Hurricane Florence Tracker, Live Updates Friday: Major Damage, 300,000 Without Power, 10-Foot Storm Surges, People Await Rescue

UPDATE: 4:47 p.m. EDT–Florence was downgraded to a tropical storm on Friday afternoon, the National Hurricane Center said in an update. The storm was moving west at 3 mph, packing winds of up to 70 mph.

UPDATE: 7:42 a.m. EDT–Hurricane Florence made landfall near Wrightsville Beach, North Carolina, the National Hurricane Center confirmed. The storm brought maximum winds of around 90 miles per hour.

UPDATE: 7:07 a.m. EDT–The National Weather Service issued a tornado watch for parts of North Carolina on Friday morning. The watch was to remain in effect until 5 p.m.

Hurricane Florence Tornado Watch The National Weather Service issued a tornado watch for parts of North Carolina on Friday morning. The watch was to remain in effect until 5 p.m. National Weather Service

Original story:

The eyewall of Hurricane Florence was onshore in Wilmington, North Carolina, early Friday morning, the National Hurricane Center said in an update. The center was expected to make landfall shortly. Florence was a Category 1 storm on Friday—packing maximum winds of 90 mph.

Even before fully making landfall, the storm brought surges of up to 10 feet, severely damaged structures in the region and left some 300,000 people without power.

Here’s the latest on Hurricane Florence’s track, the damage it’s produced and more.


In the latest path update released at 6 a.m. EDT, the National Hurricane Center showed the storm making landfall early Friday morning, bringing hurricane force winds to the coast and tropical storm force winds further inland. 

The path showed the storm was expected to hover there for more than 24 hours, moving west into South Carolina before weakening into a tropical storm. Florence was forecast to move northwest into Tennessee, Kentucky and the western tip of Virginia Monday morning befor veering northwest on Tuesday.

Hurricane Florence Tracker The eyewall of Hurricane Florence was onshore in North Carolina early Friday morning. The center was expected to make landfall shortly. National Hurricane Center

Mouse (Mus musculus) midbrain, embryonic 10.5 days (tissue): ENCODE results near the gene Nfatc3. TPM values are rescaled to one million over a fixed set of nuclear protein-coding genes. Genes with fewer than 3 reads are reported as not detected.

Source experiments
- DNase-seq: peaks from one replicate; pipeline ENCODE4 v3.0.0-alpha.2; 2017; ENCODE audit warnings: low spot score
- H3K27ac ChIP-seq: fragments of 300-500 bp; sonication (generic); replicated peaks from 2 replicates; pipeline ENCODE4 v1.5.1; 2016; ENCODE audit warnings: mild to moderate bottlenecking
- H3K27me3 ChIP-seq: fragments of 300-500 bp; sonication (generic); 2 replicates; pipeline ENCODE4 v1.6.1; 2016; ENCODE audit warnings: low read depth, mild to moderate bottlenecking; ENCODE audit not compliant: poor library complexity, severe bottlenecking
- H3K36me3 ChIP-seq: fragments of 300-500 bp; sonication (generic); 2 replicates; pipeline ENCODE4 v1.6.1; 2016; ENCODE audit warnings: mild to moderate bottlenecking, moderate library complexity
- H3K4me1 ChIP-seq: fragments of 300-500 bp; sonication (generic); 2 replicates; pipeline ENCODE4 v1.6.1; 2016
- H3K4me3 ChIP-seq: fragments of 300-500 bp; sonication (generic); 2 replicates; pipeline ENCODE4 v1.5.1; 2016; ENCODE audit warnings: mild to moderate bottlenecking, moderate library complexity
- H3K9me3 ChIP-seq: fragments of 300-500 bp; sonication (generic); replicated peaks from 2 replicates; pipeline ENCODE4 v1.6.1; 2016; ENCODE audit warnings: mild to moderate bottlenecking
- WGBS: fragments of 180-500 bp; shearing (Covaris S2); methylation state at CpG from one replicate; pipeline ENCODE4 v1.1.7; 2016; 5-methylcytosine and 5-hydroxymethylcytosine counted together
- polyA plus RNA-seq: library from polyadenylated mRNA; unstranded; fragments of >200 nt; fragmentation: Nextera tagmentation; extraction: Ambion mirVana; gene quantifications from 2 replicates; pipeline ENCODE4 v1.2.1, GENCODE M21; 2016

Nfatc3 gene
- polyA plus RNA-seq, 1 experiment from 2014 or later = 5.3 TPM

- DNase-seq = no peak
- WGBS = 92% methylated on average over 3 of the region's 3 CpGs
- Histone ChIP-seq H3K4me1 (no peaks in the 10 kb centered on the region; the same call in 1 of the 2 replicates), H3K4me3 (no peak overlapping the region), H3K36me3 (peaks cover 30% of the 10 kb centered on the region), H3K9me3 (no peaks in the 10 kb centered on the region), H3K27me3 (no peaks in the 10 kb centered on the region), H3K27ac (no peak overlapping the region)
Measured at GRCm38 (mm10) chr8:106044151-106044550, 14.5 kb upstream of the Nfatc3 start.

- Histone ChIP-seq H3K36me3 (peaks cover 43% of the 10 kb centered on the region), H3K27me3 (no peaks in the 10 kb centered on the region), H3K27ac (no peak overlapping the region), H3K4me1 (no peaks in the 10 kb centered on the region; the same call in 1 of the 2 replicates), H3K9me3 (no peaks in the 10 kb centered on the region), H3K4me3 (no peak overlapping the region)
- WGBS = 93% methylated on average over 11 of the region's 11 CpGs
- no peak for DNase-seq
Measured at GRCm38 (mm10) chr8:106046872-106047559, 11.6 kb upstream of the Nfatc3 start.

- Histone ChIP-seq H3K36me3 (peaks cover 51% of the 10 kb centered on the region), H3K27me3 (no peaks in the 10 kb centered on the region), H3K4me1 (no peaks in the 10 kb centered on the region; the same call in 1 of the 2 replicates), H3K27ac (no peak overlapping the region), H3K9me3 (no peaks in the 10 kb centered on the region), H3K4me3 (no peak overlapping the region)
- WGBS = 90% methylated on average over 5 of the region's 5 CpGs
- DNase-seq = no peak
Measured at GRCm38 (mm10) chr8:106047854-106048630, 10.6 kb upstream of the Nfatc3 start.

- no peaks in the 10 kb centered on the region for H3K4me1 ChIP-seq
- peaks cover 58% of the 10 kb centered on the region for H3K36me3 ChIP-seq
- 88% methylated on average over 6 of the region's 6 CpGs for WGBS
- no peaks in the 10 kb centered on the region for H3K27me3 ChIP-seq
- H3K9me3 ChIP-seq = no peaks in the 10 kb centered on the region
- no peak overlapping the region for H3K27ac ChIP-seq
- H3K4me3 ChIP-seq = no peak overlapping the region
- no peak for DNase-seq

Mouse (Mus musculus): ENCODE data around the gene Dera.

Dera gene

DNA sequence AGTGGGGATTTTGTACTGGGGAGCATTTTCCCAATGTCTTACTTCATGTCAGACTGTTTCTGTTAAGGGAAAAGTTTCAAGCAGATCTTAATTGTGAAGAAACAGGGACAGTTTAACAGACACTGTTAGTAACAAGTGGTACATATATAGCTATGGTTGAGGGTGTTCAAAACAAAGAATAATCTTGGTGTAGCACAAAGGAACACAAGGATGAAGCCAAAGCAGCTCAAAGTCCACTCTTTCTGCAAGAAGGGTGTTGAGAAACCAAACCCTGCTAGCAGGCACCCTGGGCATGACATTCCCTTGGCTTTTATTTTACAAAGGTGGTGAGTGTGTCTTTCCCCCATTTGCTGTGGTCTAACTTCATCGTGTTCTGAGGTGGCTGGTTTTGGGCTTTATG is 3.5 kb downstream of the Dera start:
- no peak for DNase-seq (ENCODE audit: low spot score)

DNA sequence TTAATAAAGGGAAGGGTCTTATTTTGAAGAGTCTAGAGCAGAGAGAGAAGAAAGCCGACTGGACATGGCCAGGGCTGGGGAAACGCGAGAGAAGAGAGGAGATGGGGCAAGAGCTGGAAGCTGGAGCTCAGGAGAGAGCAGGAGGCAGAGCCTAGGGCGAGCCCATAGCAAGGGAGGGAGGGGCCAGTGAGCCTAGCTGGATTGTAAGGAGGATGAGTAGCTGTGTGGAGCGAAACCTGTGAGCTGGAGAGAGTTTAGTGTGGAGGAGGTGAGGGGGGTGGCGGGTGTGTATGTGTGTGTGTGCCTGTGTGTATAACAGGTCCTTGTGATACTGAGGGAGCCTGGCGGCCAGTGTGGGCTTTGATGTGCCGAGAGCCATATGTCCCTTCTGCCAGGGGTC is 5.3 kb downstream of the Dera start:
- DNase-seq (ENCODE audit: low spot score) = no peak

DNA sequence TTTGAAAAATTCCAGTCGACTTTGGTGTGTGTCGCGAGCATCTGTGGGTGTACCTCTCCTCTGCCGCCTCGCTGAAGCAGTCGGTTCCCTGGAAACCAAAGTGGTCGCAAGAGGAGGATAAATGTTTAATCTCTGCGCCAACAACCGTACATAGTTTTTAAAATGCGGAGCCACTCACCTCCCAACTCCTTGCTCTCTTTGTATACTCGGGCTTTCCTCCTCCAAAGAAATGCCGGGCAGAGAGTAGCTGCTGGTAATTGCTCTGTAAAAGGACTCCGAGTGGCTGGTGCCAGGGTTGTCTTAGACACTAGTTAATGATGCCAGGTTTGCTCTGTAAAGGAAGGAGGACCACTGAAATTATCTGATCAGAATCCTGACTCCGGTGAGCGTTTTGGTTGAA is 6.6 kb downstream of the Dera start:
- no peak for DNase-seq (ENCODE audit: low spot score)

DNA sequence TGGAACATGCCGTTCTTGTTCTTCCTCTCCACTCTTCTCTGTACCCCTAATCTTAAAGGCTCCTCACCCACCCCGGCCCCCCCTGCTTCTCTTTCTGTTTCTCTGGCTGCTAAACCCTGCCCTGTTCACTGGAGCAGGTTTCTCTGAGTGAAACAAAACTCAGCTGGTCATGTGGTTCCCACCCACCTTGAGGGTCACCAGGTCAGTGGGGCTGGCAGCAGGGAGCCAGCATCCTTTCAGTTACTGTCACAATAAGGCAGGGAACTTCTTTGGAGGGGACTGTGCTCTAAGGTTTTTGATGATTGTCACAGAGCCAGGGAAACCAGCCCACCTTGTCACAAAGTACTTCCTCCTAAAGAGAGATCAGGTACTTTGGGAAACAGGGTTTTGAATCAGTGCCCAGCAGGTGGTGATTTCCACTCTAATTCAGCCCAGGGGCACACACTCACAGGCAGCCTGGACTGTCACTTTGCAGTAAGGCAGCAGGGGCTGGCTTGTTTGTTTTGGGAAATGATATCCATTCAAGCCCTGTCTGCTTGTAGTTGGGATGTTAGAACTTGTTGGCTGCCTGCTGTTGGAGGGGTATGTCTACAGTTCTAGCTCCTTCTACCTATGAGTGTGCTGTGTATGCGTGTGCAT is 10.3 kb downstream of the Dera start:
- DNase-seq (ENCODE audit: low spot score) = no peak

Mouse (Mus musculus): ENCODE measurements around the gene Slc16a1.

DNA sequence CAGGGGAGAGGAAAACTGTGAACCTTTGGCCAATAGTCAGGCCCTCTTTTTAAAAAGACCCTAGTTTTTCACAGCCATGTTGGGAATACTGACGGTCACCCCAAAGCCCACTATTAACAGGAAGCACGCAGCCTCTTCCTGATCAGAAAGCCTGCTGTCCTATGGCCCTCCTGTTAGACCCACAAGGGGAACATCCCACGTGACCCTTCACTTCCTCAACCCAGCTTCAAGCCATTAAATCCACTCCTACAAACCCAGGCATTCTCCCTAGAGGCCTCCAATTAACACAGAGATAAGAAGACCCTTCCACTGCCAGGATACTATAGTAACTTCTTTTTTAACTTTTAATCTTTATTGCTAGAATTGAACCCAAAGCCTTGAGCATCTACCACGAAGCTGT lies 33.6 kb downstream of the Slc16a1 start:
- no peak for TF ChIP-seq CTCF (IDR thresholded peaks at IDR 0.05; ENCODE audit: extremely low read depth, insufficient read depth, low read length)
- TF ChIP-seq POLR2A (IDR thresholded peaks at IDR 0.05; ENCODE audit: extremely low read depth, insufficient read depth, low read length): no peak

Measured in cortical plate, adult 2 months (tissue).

Storm Surge

A storm surge of up to 10 feet was reported in Morehead City, North Carolina, as the storm approached land. An estimated 150 people were awaiting rescue after a storm surge in New Bern, The Weather Channel Reported.


Initial photos and videos showed major damage from the storm, particularly in Morehead, North Carolina. Images on social media showed some structures had already been virtually destroyed by early morning—even before the storm officially made landfall.

300,000 Without Power

At least 300,000 people were already without power as the storm closed in on the region Friday morning, The Weather Channel Reported.

As of 6 a.m. Friday, North Carolina Emergency Management officials said 321,692 people were without power in the state alone. The top counties affected were New Hanover, Carteret, Onslow, Pender and Craven. 

Emergency management officials previously said the storm could knock out power for days or weeks.


The National Weather Center said life-threatening, catastrophic flash flooding and prolonged significant river flooding were likely over portions of the Carolinas and southern and central Appalachians through early next week due to Florence slowing down as it moved inland.

Flash flood warnings were in effect for Clayton, Smithfield and Selma, North Carolina, as well as Myrtle Beach, North Myrtle Beach and Little River, South Carolina. In a 6 a.m. update, the National Hurricane Center reported that already-elevated water levels would likely continue to rise.

“The water levels in Pamlico Sound and Emerald Isle remain elevated,” the Hurricane Center said. “These waters are expected to rise as the tides come back in.”

Hurricane Florence Flooding Hurricane Florence was lashing the Atlantic region with rains and flooding on Friday. National Weather Center

Flight Delays/Cancellations, Airport Closures

Six airports in the mid-Atlantic region will remain closed throughout Friday, including major airports in North and South Carolina. Atlanta’s Hartsfield-Jackson International Airport was also affected.

A comprehensive list of cancellations and delays is available here.

This is a developing story and will be updated as more information becomes available. Check back with Newsweek for the latest. 

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